Calgary Golf Academy

Former Stamp among golfers guilty of focusing on mechanics

By DAN TOTH – Calgary Sun

It’s been 40 years since Herm Harrison first cast his eyes upon the game of golf and fell in love.
The former Calgary Stampeders receiver (1964-72), renowned for his pass-catching prowess and XL-sized ‘Ham Hands’, stumbled onto the game innocently enough.

Now not a day goes by when he’s not trying to improve.

“George Dunn, the trainer, took me out to a little par-3 in 1965,” recalls Harrison, 66.

“I’d never swung a club before but I loved it so much, the next day, I went out and bought my first set of clubs. I thought, ‘Wow, man, how could I NOT do this?’ Now I try to play at least twice a week and, if I can sneak a nine in, I’ll sneak that in, too.”

But even though the former Stamp now plays to an 8-handicap, he sometimes lets his thirst for golf knowledge get in the way of his natural athletic ability.

A four-letter star at Arizona State in basketball, baseball, track and football, Harrison now immerses himself in golf magazines, instruction manuals and video, although admitting he has recently learned that sort of intense study can do more harm than good. He’s now taking instruction from Jeff Lubin at Calgary Golf Academy, who is helping Harrison rely more on his own talent and less on technical tweaking.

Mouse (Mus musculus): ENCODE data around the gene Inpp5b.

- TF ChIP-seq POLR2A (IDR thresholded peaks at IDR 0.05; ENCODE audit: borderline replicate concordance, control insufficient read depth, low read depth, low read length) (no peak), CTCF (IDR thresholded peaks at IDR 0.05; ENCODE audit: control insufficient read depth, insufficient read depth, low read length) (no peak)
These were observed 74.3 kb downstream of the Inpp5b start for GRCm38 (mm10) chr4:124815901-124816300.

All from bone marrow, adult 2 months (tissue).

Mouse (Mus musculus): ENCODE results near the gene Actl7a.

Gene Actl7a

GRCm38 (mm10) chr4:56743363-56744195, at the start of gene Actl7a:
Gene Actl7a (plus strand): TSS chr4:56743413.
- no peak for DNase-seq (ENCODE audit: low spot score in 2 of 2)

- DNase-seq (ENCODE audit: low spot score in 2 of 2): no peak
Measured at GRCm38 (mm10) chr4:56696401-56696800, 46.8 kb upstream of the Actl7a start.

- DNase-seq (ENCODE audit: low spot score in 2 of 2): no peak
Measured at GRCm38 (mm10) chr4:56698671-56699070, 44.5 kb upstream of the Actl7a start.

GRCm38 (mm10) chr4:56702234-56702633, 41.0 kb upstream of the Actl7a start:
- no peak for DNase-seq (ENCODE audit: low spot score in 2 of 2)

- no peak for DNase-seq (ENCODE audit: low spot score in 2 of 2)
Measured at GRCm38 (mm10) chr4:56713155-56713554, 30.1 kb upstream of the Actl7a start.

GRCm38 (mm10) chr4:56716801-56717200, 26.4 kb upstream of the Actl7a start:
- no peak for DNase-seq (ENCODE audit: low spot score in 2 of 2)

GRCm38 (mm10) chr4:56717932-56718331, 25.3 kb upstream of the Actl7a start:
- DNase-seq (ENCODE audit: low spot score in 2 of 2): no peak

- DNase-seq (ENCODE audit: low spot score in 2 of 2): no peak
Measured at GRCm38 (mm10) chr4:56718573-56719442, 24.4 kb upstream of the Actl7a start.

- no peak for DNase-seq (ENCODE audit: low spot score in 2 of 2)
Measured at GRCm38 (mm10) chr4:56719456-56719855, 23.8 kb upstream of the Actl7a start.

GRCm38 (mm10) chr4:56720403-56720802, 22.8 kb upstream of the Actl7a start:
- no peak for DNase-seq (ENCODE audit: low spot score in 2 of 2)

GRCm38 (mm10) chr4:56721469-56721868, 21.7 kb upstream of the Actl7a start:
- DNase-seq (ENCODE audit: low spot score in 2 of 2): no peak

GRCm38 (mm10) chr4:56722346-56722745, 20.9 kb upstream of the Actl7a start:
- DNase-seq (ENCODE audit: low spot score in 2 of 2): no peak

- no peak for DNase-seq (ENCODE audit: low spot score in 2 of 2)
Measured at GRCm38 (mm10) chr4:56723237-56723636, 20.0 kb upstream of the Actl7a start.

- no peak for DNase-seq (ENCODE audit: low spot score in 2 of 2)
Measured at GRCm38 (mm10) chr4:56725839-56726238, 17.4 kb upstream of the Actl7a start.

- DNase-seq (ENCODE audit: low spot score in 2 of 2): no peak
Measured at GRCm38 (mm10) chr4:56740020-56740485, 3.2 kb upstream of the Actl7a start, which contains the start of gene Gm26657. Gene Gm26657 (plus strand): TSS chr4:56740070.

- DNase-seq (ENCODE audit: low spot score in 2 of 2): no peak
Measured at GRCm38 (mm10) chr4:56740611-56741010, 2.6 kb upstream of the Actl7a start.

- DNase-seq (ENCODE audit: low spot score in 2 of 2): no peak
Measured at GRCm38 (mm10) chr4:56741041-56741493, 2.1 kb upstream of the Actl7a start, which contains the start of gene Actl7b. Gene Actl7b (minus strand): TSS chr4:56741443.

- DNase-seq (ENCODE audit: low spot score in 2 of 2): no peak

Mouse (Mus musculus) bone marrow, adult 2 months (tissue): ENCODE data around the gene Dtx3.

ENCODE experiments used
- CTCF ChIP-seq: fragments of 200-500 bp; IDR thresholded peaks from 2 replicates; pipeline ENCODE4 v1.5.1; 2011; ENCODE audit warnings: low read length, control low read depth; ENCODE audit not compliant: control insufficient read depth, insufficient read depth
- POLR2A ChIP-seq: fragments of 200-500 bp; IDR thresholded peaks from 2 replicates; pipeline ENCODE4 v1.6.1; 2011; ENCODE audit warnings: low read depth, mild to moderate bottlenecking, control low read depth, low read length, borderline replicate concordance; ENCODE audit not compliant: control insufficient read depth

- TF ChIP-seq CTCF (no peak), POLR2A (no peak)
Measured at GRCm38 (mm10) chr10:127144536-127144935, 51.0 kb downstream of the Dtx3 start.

“I buy swing films and books, I look at everything,” Harrison says.

“Jeff says, ‘Herm, it’s fine to read those things but you can’t place yourself in those magazines. You’ve got to do what you’re capable of doing. You have to forget about most of that stuff, realize that you’re going out to just have a fun game. We’re not hitting 500 balls a day like the pros.’ ”

Harrison plays plenty of charity tournaments, including Special Olympics fund-raisers and the annual Stamps alumni event.

Like his football days when hours each day were dedicated to breaking down game film, players such as Harrison need to remember not to think too much when the game begins.

“That’s exactly what happens,” Harrison nods. “I’d watch the defense, then read and react. The same goes for golf.”

Lubin is intrigued when good athletes are confounded by the game.

“I find it kind of interesting when you have a guy who lettered in four sports at college — a very athletic guy — but golf seems to be that one sport that puts a spell on people as far as taking away their natural athletic ability and turning it into a mechanical game sometimes,” Lubin says.

“They don’t seem to trust they can swing a club like they could throw a football or shoot a basketball.

“They become more mechanical.

“I think most good athletes, especially pro athletes, seem to study the game too much.”

Lubin has Harrison hitting balls quickly without taking time to take his normal setup, a drill that forces the player to lean on natural ability.

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